While twice as many companies were validated as compliant during their initial compliance review in 2014 compared to 2013, nearly 80 percent of all businesses fail their interim Payment Card Industry compliance assessment leaving them vulnerable to cyberattacks, according to Verizon's (NYSE: VZ) "2015 PCI Compliance Report."
The report also found that only 29 percent of companies are still fully PCI DSS-compliant less than a year after being validated, according to Verizon.
"The 2015 Verizon report is an important document that should serve as a wake-up call for every business that cares about payment security," said Stephen W. Orfei, general manager, PCI Security Standards Council, in a press statement.
"The great news is that we are making clear progress in many key areas when it comes to protecting customers' payment data. However, the report emphasizes that we still have a long way to go because cyberattacks are on the rise, and too many companies do not make payment security an all day, every day priority," said Orfei.
In its fourth iteration, the annual report examines the state of Payment Card Industry Data Security Standard compliance and its correlation to data breaches among global organizations in the financial services, retail, and travel and hospitality industries, among other sectors. Verizon's cybersecurity research has consistently found that, since 2009, organizations suffering a data breach showed lower than normal compliance with a number of PCI DSS controls.
By reducing the likelihood of being breached, companies can better manage their brand, ensure consumer trust and potentially avoid hefty fees, Verizon said in a press release.
"Today's cybersecurity landscape is constantly changing," said Rodolphe Simonetti, managing director, professional services for Verizon Enterprise Solutions. "Compliance at a point in time isn't sufficient to protect data. Putting the focus on making compliance sustainable is key. It must be a part of day-to-day activities within an organization's greater security strategy."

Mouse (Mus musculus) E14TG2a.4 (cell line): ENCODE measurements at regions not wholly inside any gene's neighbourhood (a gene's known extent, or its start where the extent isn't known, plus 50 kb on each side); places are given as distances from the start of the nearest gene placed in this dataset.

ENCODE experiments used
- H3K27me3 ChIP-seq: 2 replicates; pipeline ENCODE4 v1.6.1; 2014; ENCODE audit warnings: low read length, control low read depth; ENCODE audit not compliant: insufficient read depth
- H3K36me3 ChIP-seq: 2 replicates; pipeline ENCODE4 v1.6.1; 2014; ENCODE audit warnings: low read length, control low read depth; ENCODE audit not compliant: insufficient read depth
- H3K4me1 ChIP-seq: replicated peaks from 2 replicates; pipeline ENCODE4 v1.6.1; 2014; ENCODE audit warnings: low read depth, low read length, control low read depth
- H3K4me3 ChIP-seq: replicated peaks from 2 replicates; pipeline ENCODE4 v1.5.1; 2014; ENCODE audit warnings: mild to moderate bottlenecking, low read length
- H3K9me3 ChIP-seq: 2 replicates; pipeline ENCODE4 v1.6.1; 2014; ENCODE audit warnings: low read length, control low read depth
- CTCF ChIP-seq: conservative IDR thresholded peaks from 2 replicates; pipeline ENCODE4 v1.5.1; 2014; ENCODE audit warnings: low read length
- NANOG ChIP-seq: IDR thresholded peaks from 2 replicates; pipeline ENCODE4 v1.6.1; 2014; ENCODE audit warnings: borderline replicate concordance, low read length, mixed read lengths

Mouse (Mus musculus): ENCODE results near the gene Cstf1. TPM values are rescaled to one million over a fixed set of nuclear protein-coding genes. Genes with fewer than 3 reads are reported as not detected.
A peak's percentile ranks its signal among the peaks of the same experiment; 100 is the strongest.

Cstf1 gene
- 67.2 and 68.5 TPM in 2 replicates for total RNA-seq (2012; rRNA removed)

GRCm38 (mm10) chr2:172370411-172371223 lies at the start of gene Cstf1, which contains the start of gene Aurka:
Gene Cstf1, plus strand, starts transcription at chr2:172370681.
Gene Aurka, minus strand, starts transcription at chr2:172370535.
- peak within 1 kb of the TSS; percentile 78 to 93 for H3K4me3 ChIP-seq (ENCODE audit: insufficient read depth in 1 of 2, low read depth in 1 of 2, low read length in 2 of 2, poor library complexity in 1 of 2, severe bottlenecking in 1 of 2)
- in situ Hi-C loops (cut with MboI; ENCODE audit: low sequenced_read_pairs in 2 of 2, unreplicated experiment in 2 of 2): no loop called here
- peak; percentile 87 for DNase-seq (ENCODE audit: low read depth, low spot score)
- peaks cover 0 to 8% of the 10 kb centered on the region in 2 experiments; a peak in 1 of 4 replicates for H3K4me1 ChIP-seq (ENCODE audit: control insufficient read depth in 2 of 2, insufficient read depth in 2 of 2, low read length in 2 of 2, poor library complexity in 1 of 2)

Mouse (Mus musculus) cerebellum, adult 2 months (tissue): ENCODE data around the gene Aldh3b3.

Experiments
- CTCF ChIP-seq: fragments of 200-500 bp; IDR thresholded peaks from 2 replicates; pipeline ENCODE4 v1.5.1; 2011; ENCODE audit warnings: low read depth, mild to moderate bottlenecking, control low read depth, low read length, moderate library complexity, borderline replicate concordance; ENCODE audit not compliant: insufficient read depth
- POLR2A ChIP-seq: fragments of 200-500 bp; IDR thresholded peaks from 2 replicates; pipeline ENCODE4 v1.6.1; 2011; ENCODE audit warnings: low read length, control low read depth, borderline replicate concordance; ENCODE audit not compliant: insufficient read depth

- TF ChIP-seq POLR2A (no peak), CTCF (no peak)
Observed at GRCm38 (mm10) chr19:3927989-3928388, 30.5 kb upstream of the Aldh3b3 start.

"The findings of the Verizon report are sobering," Orfei wrote in The Hill's "Congress Blog." The PriceWaterhouse Coopers survey of 9,700 companies found that they had detected nearly 43 million security incidents in 2014, a compound annual growth rate of 66 percent since 2009. "In other words, companies are under attack today from cyber criminals like never before. With the attacks coming fast and furious, the stakes involved in protecting payment data have never been higher. Cybercrime costs the U.S. economy $100 billion a year and costs the global economy $575 billion annually," he wrote.
According to Verizon, 45 percent of Americans say they or a household member had been notified that their credit card data had possibly been stolen in a data breach and 69 percent of consumers said they would be less inclined to do business with a breached organization. "The business community needs to up its game to answer this enormous challenge. Companies that fail to heed this warning do so at their own peril," Orfei said.
Perhaps the most startling statistic from the Verizon report was that of all the payment card breaches their forensics team has investigated over the last 10 years, not a single organization was found to have been PCI DSS compliant at the time of the breach. "Our standards work but only if you follow them," Orfei wrote.
Other key findings from the Verizon report included:
- Between 2013 and 2014, compliance increased for 11 of the 12 PCI DSS controls or, put another way, 60 percent of companies assessed in 2014 were compliant with any given requirement.
- The average increase in compliance was 18 percentage points.
- The biggest jump in compliance was in authenticating access.
- The only area where compliance fell was testing security systems, from 40 percent to 33 percent.
Another troubling trend from this year's report is that data security is still inadequate, Simonetti said. The volume and scale of data breaches in the past 12 months is proof that current security techniques are not stopping attackers—in many cases they aren't even slowing them down. PCI DSS compliance must be viewed as part of a comprehensive information security and risk-management strategy. A PCI DSS assessment can uncover important security gaps that should be fixed, but it is not a guarantee that the data is safe from a cyberattack, he said.
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